SANDY — Natalie Williams has won a lot of awards, championships and honors in her life.
But none will equal the one she'll accept next summer.
The 44-year-old Taylorsville native will be inducted into the Women’s Basketball Hall of Fame on June 11, 2016.
“I got the call about three weeks ago from Annie Meyers,” she said of Ann Meyers Drysdale, who was the first woman to earn a full scholarship to play basketball at UCLA after the passage of Title IX. “It was really special coming from her.”
Meyers Drysdale told Williams she was selected because of “what she has done for the game of basketball.”
Williams, a mother of four, grew up in the Salt Lake suburb of Taylorsville and graduated from Taylorsville High School. She was a scholarship athlete in two sports — volleyball and basketball at UCLA, where she became the first woman at the school to earn All-American honors in both sports in the same season. In fact, she became the first athlete to play in two Division I games on the same day during her senior season.
Williams led UCLA to volleyball titles in 1990 and 1991, before graduating in 1994 with a sociology degree. She went on to play in the American Basketball League for the Portland Power and then the Long Beach Stingrays. She was the ABL MVP in 1998. After the league folded, she was drafted by the WNBA’s Utah Starzz, which allowed her to return to her home state.
While playing for the Starzz, she also helped the U.S. women’s basketball team win a gold medal in the 2000 Sydney Summer Olympics. Her oldest daughter is named Sydney in honor of her experience in the Games.
Williams retired from the WNBA in 2005 and began coaching at Skyline High as an assistant. She was subsequently a head coach at Juan Diego Catholic High School, until deciding two years ago to start her own club basketball program, the Utah Flash.
Williams joins an esteemed group of inductees: University of Oklahoma head coach Sherri Coale, Texas high school coach Joe Lombard, WNBA star Jackie Stiles, official June Courteau and Bill Tipps, who served as a member of USA Women’s Basketball Games committee, among numerous other volunteer posts.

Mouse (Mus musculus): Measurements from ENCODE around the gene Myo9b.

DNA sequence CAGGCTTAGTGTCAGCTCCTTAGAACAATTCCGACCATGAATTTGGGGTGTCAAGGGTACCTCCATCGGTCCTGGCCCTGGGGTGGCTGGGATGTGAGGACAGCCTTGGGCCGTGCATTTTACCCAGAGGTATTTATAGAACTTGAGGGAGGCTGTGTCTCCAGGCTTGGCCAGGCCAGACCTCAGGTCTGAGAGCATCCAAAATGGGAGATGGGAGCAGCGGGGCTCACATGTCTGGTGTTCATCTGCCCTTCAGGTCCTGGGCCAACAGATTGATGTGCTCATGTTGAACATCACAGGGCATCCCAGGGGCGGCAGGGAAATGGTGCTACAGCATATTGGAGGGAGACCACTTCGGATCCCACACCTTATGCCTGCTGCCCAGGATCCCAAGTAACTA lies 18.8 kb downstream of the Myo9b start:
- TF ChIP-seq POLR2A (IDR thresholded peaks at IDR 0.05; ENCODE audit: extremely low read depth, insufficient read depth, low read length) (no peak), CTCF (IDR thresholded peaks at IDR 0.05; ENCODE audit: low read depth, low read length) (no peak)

The magnitude of the honor is something she’s still trying to comprehend.
“It’s starting to sink in,” she said. “When I heard, I was like, ‘Yeah, that’s cool.’ But then I was busy doing what I’m doing. But now it’s starting to hit me. There are only 150 people inducted so far. It’s an awesome honor.”
Williams said she’s so focused on accomplishing new goals, she doesn’t always take the time to reflect on just what she’s achieved.
“I forget how much I’ve accomplished,” she said. “I’m always working on trying to do more.” One of the great joys of her life currently is coaching her three daughters, the oldest of which, Sydney, 15, will play at Alta High this winter.
Ayla, 8, and Nation, 5, also play, while Sydney’s twin brother Taurasi is a hip-hop dancer.
She said she’s not worried about whether her daughters will feel the pressure that may come as fans and media compare them to her, as she tries to help them focus on the same thing that helped her achieve so much success.
“All Mom cares about is hard work and effort,” she said.
Williams said the honor has given her the opportunity to reflect on how many good coaches she’s had over the years and how that’s shaped her life.
Among them, Williams singled out Billie Moore, who is the first female coach in history to lead two different college programs to national titles..
“To coach, it takes a lot of patience and willingness to give back,” she said. “That’s a lot of my success. I had great coaches and incredible teammates and peers.”
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